U.K. moves to prevent counterfeit alcohol

Scotch_Neat_blogA new plan in the United Kingdom (U.K.) will help assure consumers that the spirits they purchase actually are what they’re marketed as.

The Spirit Drinks Verification Scheme aims to help protect the integrity of U.K.-made spirits, such as Scotch, from confusion with counterfeits or lower quality substitutions. Under the plan, HM Revenue & Customs (HMRC) will monitor businesses involved in the creation of spirits, from the early stages of production all the way to labeling to ensure compliance with European Union regulations. The office also will publish a list of production establishments, brands and importers that have been verified by HMRC, according to a statement.

Officials say the scheme will not only help consumers, but also will protect the U.K.’s spirit producers.

“I’m delighted that this scheme is now up and running, helping protect one of the U.K.’s most important and successful export industries. The verification scheme will make sure people who buy Scotch get what they pay for – the finest spirit in the world. The Scotch Whisky industry is now worth around £4 billion to the Scottish economy and employs more than 10,000 people in Scotland,” said Chief Secretary to the Treasury Danny Alexander in a statement. “The booming Scotch Whisky industry is a huge asset to Scotland and the U.K. which benefits from being part of the U.K. and European market. The U.K. government is doing its bit today to step in and make sure that cheap fakes don’t undermine this unique global export.”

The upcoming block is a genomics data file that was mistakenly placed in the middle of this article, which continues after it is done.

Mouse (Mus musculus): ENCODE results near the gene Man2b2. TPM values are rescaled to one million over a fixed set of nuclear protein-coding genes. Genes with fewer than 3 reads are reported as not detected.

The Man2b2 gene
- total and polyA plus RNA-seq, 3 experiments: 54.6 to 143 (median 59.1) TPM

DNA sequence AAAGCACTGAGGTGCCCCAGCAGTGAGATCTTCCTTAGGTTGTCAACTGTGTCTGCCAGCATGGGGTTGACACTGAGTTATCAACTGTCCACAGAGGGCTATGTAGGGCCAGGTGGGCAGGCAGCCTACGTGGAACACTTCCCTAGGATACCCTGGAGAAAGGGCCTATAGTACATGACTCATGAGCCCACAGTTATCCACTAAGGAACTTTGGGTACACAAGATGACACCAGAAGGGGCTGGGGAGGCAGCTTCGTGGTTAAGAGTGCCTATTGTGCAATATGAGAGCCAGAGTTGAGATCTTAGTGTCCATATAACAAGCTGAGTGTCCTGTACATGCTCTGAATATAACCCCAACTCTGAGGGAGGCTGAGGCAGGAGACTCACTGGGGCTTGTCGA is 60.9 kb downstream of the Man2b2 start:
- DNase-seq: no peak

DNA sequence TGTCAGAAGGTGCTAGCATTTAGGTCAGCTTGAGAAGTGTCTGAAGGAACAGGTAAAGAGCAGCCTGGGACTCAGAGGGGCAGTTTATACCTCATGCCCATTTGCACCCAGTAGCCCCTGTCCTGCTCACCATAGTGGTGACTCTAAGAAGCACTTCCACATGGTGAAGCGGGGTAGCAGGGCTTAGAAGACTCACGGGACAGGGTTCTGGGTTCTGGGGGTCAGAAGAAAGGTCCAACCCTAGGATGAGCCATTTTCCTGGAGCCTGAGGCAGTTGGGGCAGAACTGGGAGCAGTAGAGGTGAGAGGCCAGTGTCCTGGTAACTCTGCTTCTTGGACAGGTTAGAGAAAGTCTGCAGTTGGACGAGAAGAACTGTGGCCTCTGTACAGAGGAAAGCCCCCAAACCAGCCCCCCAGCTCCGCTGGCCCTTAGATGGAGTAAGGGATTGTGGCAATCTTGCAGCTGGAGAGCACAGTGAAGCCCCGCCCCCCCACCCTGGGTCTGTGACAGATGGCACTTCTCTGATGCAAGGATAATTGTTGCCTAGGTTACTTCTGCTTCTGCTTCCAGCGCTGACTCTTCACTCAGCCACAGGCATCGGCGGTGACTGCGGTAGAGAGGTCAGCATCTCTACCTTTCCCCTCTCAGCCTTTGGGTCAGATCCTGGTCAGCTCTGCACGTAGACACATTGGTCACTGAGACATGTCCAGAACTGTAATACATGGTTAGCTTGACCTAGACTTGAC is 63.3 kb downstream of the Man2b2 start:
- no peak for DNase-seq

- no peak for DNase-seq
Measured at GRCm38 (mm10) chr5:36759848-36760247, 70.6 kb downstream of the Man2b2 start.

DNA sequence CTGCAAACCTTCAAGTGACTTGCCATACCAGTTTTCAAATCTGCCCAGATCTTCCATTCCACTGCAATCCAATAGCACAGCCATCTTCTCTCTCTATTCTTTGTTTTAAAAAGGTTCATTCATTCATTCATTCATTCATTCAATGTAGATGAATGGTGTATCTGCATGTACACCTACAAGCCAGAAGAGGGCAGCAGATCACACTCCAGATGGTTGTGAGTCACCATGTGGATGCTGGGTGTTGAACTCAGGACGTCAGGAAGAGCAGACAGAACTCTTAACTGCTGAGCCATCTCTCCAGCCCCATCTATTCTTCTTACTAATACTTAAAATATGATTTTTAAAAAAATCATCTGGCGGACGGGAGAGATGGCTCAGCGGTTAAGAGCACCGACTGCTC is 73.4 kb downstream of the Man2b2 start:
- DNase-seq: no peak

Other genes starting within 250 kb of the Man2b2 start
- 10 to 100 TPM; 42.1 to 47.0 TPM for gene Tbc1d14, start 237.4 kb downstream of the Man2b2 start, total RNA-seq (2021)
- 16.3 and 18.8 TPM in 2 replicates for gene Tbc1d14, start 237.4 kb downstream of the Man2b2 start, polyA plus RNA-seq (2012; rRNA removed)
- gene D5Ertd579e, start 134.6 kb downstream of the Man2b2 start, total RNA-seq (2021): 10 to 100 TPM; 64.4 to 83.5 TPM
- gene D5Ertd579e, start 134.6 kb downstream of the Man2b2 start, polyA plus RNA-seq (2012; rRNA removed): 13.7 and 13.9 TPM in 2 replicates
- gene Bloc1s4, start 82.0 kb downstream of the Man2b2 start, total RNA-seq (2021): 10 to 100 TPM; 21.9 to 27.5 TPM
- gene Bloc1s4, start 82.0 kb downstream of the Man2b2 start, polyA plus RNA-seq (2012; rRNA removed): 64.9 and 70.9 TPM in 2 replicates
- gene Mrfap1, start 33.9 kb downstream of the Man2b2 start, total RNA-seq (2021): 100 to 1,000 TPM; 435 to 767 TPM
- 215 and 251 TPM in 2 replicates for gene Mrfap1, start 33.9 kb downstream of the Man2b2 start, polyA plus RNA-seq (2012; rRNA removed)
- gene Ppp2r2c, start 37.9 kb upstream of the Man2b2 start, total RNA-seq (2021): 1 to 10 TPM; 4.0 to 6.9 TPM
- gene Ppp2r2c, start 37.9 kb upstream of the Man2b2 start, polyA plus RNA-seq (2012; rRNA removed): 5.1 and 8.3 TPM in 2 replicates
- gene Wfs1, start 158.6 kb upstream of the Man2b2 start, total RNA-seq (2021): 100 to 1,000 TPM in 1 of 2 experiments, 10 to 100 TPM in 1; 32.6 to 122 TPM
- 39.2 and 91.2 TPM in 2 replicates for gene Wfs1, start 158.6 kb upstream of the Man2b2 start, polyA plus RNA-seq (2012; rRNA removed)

Scotch will be the first spirit incorporated into the scheme, while plans to expand the oversight to other geographically significant spirits are forthcoming.  Scotch producers, importers, blenders, bottlers and labelers must apply online through the HMRC website in order to be verified. Those who do not apply for verification will be blocked from selling their products in the European Union.

“Geographical Indication status is of great commercial value to the Scotch Whisky industry. This is a step change in the protection of Scotch Whisky and should be warmly welcomed,” said Chief Executive of the Scotch Whiskey Association David Frost. “We fully support the introduction of the verification scheme by the U.K. government. It will give even more protection to consumers of Scotch Whisky. It will greatly improve the industry’s ability to stop the sale of adulterated Scotch Whiskies bottles abroad.”

Economic adulteration of spirits can range from mislabeling substandard products to appear as ones that are higher quality to substituting cheaper ingredients, some of which can be harmful to human health. For spirits, one large concern is the inclusion of methanol – an industrial solvent that can lead to blindness and death – by unscrupulous entities. In 2012, sales of hard liquor was banned for a time in the Czech Republic after more than 20 people died from counterfeit alcohol containing methanol. Libya also faced a methanol-poisoning outbreak last year, which injured more than 1,000 people.

Comments are closed.